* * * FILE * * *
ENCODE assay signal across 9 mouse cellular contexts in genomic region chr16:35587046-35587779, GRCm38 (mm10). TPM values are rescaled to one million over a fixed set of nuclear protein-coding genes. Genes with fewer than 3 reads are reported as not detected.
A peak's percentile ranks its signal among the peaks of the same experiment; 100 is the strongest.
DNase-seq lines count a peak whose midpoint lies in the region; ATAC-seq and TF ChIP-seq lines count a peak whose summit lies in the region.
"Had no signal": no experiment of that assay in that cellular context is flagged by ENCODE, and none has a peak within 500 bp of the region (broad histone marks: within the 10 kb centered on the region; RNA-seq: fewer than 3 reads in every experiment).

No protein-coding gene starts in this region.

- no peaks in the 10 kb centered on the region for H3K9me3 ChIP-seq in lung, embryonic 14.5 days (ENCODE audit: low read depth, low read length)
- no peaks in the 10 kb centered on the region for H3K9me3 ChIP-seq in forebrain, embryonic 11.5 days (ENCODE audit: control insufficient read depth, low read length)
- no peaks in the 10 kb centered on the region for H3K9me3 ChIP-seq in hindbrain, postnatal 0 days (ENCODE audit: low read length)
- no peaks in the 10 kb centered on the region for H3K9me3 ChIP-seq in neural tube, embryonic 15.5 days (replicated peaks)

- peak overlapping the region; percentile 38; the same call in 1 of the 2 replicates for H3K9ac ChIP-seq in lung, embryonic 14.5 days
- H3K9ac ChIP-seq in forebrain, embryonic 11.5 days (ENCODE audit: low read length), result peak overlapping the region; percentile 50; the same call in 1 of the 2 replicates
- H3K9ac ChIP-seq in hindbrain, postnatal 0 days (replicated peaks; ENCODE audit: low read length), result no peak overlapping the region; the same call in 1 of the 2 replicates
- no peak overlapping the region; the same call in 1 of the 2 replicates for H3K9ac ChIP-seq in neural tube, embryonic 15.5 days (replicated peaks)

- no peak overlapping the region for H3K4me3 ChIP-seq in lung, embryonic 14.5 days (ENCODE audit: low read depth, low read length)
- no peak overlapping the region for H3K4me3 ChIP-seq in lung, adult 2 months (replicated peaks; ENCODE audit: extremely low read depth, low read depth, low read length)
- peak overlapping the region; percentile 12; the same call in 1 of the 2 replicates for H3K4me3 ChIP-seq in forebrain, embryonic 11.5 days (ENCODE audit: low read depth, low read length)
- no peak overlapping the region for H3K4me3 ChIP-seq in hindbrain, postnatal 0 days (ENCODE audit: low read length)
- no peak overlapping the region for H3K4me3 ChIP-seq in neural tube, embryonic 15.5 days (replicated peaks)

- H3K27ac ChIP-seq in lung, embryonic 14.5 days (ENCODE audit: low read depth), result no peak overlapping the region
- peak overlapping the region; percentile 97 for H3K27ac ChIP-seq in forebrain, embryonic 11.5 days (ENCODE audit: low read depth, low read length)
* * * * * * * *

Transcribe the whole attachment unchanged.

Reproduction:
ENCODE assay signal across 9 mouse cellular contexts in genomic region chr16:35587046-35587779, GRCm38 (mm10). TPM values are rescaled to one million over a fixed set of nuclear protein-coding genes. Genes with fewer than 3 reads are reported as not detected.
A peak's percentile ranks its signal among the peaks of the same experiment; 100 is the strongest.
DNase-seq lines count a peak whose midpoint lies in the region; ATAC-seq and TF ChIP-seq lines count a peak whose summit lies in the region.
"Had no signal": no experiment of that assay in that cellular context is flagged by ENCODE, and none has a peak within 500 bp of the region (broad histone marks: within the 10 kb centered on the region; RNA-seq: fewer than 3 reads in every experiment).

No protein-coding gene starts in this region.

- no peaks in the 10 kb centered on the region for H3K9me3 ChIP-seq in lung, embryonic 14.5 days (ENCODE audit: low read depth, low read length)
- no peaks in the 10 kb centered on the region for H3K9me3 ChIP-seq in forebrain, embryonic 11.5 days (ENCODE audit: control insufficient read depth, low read length)
- no peaks in the 10 kb centered on the region for H3K9me3 ChIP-seq in hindbrain, postnatal 0 days (ENCODE audit: low read length)
- no peaks in the 10 kb centered on the region for H3K9me3 ChIP-seq in neural tube, embryonic 15.5 days (replicated peaks)

- peak overlapping the region; percentile 38; the same call in 1 of the 2 replicates for H3K9ac ChIP-seq in lung, embryonic 14.5 days
- H3K9ac ChIP-seq in forebrain, embryonic 11.5 days (ENCODE audit: low read length), result peak overlapping the region; percentile 50; the same call in 1 of the 2 replicates
- H3K9ac ChIP-seq in hindbrain, postnatal 0 days (replicated peaks; ENCODE audit: low read length), result no peak overlapping the region; the same call in 1 of the 2 replicates
- no peak overlapping the region; the same call in 1 of the 2 replicates for H3K9ac ChIP-seq in neural tube, embryonic 15.5 days (replicated peaks)

- no peak overlapping the region for H3K4me3 ChIP-seq in lung, embryonic 14.5 days (ENCODE audit: low read depth, low read length)
- no peak overlapping the region for H3K4me3 ChIP-seq in lung, adult 2 months (replicated peaks; ENCODE audit: extremely low read depth, low read depth, low read length)
- peak overlapping the region; percentile 12; the same call in 1 of the 2 replicates for H3K4me3 ChIP-seq in forebrain, embryonic 11.5 days (ENCODE audit: low read depth, low read length)
- no peak overlapping the region for H3K4me3 ChIP-seq in hindbrain, postnatal 0 days (ENCODE audit: low read length)
- no peak overlapping the region for H3K4me3 ChIP-seq in neural tube, embryonic 15.5 days (replicated peaks)

- H3K27ac ChIP-seq in lung, embryonic 14.5 days (ENCODE audit: low read depth), result no peak overlapping the region
- peak overlapping the region; percentile 97 for H3K27ac ChIP-seq in forebrain, embryonic 11.5 days (ENCODE audit: low read depth, low read length)